Consistent with proposed regulations issued on May 17, 2019, the final regulations provide that for purposes of section 954(d)(3), neither section 318(a)(3) nor reg. section 1.958-2(d) applies to cause downward attribution of stock or other interests to a corporation, partnership, estate, or trust. Subject to an antiabuse rule, this rule generally applies to tax years of CFCs ending on or after November 19, 2019, and tax years of U.S. shareholders in which or with which those tax years end.

2. Sept. 2020 final regulations.

a. Overview.

On September 21, 2020, Treasury and the IRS issued final regulations addressing several targeted issues, generally consistent with the proposed regulations released on October 1, 2019. The final regulations modify the constructive ownership regulations under section 958 to be consistent with the repeal of section 958(b)(4). Further, the final regulations attempt to limit the collateral damage resulting from the repeal by making modifications to ensure that the operation of specific rules outside subpart F are consistent with their application before the repeal.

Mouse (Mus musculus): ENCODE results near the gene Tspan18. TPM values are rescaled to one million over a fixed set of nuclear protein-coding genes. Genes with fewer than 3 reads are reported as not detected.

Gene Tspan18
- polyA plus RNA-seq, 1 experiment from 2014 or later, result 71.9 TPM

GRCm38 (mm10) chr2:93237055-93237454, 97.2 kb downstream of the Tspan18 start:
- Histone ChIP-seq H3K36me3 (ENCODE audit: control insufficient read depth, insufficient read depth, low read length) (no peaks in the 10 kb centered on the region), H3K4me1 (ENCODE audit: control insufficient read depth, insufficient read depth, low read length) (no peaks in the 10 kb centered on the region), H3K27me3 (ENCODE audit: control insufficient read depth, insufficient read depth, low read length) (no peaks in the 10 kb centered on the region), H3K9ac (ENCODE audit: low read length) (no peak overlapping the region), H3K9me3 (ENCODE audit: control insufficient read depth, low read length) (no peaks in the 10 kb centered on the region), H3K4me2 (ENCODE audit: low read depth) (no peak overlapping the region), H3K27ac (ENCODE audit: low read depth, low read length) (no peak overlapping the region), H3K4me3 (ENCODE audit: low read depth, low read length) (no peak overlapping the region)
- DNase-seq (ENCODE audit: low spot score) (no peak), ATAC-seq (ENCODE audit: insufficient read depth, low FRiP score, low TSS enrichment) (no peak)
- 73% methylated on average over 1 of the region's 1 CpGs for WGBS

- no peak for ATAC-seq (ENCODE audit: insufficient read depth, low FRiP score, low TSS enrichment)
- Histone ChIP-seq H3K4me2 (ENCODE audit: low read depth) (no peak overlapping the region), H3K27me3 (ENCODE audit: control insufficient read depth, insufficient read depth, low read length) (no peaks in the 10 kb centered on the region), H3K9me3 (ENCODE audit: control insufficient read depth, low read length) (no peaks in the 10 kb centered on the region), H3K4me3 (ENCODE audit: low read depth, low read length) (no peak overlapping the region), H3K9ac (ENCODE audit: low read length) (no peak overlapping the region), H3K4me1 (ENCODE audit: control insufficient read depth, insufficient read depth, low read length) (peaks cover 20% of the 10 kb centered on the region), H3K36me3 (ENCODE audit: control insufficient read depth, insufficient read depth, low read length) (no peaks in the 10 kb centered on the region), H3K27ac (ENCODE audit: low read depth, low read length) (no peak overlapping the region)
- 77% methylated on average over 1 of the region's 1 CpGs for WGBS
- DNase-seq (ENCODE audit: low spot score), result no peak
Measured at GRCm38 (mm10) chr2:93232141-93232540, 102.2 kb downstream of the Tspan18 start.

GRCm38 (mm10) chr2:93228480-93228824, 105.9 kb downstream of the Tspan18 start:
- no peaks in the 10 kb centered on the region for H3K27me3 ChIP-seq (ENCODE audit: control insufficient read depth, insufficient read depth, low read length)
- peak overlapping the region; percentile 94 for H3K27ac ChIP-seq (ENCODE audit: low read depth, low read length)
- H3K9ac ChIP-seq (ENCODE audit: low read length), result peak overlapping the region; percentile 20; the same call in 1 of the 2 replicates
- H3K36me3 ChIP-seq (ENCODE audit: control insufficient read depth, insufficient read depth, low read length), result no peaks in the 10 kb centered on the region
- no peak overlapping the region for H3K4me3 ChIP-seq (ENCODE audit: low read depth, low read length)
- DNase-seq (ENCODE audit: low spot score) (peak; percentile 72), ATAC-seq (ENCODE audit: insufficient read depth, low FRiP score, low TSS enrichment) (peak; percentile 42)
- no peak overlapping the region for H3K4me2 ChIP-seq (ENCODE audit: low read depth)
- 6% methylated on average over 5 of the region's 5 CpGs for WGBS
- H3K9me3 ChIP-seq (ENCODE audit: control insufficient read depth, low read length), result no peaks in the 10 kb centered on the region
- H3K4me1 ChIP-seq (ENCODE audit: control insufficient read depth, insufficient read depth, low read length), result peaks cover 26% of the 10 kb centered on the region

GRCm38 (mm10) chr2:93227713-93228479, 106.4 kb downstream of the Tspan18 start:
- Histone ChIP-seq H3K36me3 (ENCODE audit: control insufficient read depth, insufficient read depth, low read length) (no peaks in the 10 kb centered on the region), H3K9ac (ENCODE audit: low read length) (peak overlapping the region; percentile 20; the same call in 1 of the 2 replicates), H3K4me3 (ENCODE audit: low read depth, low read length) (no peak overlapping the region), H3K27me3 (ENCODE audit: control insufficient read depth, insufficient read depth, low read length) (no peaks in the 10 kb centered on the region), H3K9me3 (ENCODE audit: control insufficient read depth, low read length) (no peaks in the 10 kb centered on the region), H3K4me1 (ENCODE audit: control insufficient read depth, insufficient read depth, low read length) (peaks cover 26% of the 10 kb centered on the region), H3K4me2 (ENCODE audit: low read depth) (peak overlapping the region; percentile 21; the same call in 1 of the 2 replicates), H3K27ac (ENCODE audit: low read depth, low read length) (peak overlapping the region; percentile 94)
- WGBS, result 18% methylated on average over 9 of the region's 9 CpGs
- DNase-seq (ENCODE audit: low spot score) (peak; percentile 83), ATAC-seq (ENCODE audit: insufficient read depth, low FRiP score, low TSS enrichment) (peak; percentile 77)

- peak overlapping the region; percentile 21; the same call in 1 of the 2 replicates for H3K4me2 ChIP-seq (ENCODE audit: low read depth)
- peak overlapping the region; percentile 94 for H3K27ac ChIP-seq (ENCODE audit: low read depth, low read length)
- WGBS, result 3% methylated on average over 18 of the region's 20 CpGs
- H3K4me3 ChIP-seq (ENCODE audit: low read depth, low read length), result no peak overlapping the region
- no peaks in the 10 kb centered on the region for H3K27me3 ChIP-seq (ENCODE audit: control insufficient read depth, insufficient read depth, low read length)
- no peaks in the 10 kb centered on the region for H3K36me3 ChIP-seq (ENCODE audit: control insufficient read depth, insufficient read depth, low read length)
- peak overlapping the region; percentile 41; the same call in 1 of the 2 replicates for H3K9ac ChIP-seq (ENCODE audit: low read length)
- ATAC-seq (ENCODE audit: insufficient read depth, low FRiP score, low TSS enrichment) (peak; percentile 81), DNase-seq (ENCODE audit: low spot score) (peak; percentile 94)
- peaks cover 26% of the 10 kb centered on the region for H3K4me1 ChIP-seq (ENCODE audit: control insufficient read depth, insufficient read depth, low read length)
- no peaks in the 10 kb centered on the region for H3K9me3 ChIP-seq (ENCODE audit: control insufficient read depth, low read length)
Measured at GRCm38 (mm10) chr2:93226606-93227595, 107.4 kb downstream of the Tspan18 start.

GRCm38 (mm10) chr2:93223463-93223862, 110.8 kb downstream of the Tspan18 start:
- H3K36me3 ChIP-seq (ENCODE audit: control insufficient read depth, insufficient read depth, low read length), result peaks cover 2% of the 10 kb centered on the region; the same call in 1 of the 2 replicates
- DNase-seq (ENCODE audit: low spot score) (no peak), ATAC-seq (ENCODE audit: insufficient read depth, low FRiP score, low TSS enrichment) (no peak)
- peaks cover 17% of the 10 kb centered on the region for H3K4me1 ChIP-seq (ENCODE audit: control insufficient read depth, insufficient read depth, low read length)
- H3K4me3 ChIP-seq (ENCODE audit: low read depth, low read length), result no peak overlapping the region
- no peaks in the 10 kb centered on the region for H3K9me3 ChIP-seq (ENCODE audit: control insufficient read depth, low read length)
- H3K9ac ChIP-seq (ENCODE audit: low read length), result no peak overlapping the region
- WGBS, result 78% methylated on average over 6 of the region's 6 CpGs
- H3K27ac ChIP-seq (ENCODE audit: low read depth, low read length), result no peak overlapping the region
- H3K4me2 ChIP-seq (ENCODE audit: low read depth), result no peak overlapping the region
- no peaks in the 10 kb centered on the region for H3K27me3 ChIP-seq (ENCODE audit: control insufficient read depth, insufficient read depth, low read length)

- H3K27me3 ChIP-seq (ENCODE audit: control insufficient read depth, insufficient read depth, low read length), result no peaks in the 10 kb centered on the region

While some of these changes are favorable to taxpayers, others focus on preventing taxpayers from claiming what the government views as inappropriate benefits. What these rules have in common is that either (1) the relevant statutory provisions generally contain specific regulatory authority to exclude particular transactions or otherwise modify the application of the rules in some situations, or (2) the relevant regulatory provisions were promulgated before the repeal of section 958(b)(4) and assume that the limitation on downward attribution and the relevant rule could operate materially differently after section 958(b)(4) repeal. The final regulations do not change the operation of section 958(b)(4) repeal in the subpart F context. Thus, for example, CFCs whose U.S. owners have income inclusions after the repeal of section 958(b)(4) will continue to have those income inclusions.